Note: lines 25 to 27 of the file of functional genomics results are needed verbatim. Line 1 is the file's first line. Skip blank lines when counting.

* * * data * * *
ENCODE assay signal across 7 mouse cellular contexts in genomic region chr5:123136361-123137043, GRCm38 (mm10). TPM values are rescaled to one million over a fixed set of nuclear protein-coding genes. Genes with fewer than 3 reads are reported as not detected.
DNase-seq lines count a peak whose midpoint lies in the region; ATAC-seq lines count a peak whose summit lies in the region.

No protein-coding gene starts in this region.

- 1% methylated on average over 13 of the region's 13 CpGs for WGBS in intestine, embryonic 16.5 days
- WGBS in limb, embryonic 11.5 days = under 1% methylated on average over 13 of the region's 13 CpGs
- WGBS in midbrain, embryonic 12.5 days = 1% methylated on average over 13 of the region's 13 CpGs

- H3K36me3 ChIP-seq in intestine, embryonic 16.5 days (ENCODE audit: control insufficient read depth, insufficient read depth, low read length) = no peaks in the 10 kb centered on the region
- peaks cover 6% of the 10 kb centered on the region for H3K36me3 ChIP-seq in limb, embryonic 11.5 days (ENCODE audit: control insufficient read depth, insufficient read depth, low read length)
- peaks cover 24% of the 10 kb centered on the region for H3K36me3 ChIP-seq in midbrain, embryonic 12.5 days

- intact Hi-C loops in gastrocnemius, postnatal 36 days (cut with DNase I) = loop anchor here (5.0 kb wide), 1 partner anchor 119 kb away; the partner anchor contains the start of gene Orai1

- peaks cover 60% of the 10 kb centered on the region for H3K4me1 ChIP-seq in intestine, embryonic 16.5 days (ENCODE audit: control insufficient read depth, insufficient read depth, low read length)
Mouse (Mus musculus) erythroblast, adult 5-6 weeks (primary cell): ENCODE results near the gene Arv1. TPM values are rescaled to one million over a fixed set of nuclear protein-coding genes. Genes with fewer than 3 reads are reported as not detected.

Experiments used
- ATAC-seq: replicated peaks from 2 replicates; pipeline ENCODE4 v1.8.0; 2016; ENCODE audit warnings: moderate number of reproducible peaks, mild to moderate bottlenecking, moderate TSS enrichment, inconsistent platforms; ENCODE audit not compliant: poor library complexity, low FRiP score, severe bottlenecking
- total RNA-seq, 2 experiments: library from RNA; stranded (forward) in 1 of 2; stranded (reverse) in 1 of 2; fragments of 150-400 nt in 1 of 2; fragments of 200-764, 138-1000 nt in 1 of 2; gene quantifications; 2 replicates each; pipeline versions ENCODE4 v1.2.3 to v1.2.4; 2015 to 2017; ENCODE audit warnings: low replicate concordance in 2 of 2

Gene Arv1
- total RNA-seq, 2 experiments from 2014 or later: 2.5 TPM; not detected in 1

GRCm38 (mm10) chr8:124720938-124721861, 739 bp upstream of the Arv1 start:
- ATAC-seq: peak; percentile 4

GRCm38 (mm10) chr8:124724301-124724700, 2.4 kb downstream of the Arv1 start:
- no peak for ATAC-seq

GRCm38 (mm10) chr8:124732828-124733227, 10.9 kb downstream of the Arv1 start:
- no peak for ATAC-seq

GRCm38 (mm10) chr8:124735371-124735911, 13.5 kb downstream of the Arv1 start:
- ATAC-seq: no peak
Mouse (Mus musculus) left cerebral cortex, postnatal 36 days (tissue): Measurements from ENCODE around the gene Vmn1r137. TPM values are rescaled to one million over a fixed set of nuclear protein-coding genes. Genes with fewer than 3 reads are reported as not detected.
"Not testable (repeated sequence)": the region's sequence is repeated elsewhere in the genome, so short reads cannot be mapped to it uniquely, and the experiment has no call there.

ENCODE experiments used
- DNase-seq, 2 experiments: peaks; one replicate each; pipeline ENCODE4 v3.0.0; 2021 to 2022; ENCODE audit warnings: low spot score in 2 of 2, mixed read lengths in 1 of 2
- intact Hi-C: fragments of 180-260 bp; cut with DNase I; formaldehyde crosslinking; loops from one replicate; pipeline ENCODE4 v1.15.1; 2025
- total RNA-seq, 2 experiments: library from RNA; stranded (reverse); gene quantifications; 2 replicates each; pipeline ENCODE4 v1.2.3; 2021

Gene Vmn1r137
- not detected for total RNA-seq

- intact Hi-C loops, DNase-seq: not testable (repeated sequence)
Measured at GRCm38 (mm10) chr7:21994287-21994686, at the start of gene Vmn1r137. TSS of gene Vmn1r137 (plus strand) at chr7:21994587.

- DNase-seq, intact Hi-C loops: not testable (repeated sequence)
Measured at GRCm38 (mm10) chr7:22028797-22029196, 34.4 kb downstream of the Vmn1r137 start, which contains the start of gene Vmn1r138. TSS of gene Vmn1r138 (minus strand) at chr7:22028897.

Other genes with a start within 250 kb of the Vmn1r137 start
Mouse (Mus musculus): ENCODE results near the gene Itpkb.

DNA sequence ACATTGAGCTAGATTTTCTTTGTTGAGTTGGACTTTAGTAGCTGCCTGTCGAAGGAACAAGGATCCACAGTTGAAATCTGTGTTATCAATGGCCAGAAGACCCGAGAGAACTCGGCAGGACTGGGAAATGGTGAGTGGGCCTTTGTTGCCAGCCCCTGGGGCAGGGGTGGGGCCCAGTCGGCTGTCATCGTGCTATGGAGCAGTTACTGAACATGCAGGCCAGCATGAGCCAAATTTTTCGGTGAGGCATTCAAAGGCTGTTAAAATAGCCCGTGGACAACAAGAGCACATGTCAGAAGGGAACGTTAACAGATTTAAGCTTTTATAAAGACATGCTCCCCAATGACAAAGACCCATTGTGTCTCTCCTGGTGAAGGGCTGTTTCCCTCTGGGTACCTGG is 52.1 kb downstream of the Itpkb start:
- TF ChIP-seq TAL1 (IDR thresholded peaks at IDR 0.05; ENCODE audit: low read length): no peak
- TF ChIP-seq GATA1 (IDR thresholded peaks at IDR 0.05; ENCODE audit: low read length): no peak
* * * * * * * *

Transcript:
- ATAC-seq: no peak
Mouse (Mus musculus) left cerebral cortex, postnatal 36 days (tissue): Measurements from ENCODE around the gene Vmn1r137. TPM values are rescaled to one million over a fixed set of nuclear protein-coding genes. Genes with fewer than 3 reads are reported as not detected.
"Not testable (repeated sequence)": the region's sequence is repeated elsewhere in the genome, so short reads cannot be mapped to it uniquely, and the experiment has no call there.